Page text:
Tierra Santa … Holy Cow

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Jesus Merchandise

Tierra Santa, found in Palermo’s Parque Norte next to the Newbery Airport, is a Jesus-themed fun park. Though, calling it “fun” might be stretching the truth a bit.

Fly To Jesus Land

Step right up, and get your picture taken with Crucified Christ, Argentine flag waving proudly behind him! Or right over here, let’s have fun watching Jesus struggle under the burden of the cross. My, how lifelike his agony seems! Wonderful, clap clap. Haha, Johnny, step up here and get a picture with the Roman soldier whipping Jesus. Smile, Johnny! You are at a fun park, after all.

Jürgen and I were sold after reading about Tierra Santa’s big draw, a massive Jesus statue that emerges from the ground once an hour. Yes. It was like hitting the atheist’s irony jackpot. So, we went. We had to.

The park turned out to be lame. I mean, of course it was lame, but even more so than we’d expected. The big nativity show was ridiculous. Are you old enough to remember Showbiz Pizza Place? It was like that, except a lot less cool. And there was nothing to do in the park. You could get your picture with demonic, twisted caricatures of figures like Mother Teresa or the Pope. You could pet a donkey. Buy a Pepsi. That was about it.

Honestly, I don’t know who the target market for Tierra Santa is. If you take religion even the slightest bit seriously, you’d be horrified by. Maybe it really is for people like us: godless heathens who just want to have a laugh. But it’s not even good for that.

Tierra Santa
Location on our Buenos Aires Map
Buenos Aires Sights and things to do

Weird Buenos Aires
Jesus
Tierra Santa
Me and My Donkey
Jesus Party
Jesus Shock
Fake Church
Giant Jesus
Jesus Cross
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April 27, 2011 at 11:26 pm Comments (3)

Palacio Paz – A Private Home Fit for Kings

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The most expensive Hotel in Buenos Aires

Fleeing the yellow fever which was devastating the city’s southern barrios at the beginning of the 20th century, Buenos Aires’ most wealthy families established fabulous residences around Retiro’s Plaza San Martín. None were more extravagant than the Palacio Paz.

Dome

José Camilio Paz was the founder of La Prensa, the city’s most influential newspaper, and a man whose success brought him to the forefront of Porteño society. He was Argentina’s ambassador to France, and harbored aspirations to the presidency. Clearly, he regarded himself as a man of much import, and so ordered the construction of an outrageous private home in the heart of the city.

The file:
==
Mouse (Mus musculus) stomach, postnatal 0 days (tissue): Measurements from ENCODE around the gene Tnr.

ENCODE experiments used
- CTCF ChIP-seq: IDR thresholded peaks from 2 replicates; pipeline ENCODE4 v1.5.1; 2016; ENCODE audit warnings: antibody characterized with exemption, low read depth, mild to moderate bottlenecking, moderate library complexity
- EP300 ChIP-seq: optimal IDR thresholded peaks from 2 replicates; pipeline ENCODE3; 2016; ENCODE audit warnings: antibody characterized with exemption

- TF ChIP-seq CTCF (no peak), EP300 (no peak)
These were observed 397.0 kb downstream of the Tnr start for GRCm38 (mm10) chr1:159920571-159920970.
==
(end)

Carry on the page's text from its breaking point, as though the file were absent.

Like many Argentinians of his day, Paz was obsessed with Europe, and returned to France to choose an architect and materials. Construction on the palace stretched from 1901 to 1914, but Paz died in 1912 without ever seeing the completed work. But his widow and family happily moved in, and enjoyed a life of absolute splendor.

As we were taking the tour, our guide stressed that the Palacio Paz was for a family of nine. Yet, regardless of how many times I heard that, I couldn’t wrap my mind around the idea. This was a place fit for royalty. At four stories and 12,000 square meters of space, the sheer size of it is incredible. The nine family members had sixty servants at their disposal. There are seven elevators. Seven.

Our tour started in the reception area, moved into the ball room, then a long gallery, decked out with wooden benches and velvet walls. We continued through the dining room of honor, where each guest had his own personal waiter, the smoking room, the ladies’ room, and the music room. At this point I was starting to lose my orientation; every room was just as gorgeous as the last. But on we marched, through the waiting room, to the music room and then into a round room which shattered my conceptions of what kind of things private wealth could actually purchase.

This was the formal reception room, meant to leave guests astonished, and it accomplishes its task handily. A perfectly circular room over 21 meters in height with statues, paintings, marbled columns and a ceiling fresco dedicated to Louis XIV, the Sun King. From here, we were led into the garden, and had the chance to admire the iron wrought sun room on the palace’s back side.

After the Paz family moved on, the palace was purchased by the Círculo Militar for private functions and, except for the unfortunate addition of a sporting area which replaced the garage and stables, it’s survived almost completely intact into the modern day. The tour costs $40 (US$10) per person, and is a wonderful chance to see how magnificently rich porteños of the early 20th century were able to live.

Palacio Paz
Av. Santa Fe, 750
English-Language Tours at 3:30pm, Wed & Thu
Location on our Buenos Aires Map
Buy Dulce de Leche Online

Marble Buenos Aires
Wood Way
Wood Arche
Chandelier Weirds
Wooden Fireplace
Fire Place Hunk
Fancy Dining Room
Massive
Fancy Lamp
Ballroom Buenos Aires
China Vase Lamp
Dizzy Lamp
Barroc Buenos Aires
Kronleuchter
Palace Buenos Aires
Weird Lamps
Amazing Buenos Aires
Buenos Aires Palace
Curious
Black Door
Rose Garden
Palacio Paz Buenos Aires
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April 27, 2011 at 10:44 pm Comments (2)

Puerto Madero

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The Architecture of Calatrava

Buenos Aires’ trendiest residential neighborhood is probably its most bizarre. Even though it’s physically close to the historic center, Puerto Madero almost feels like a completely different city.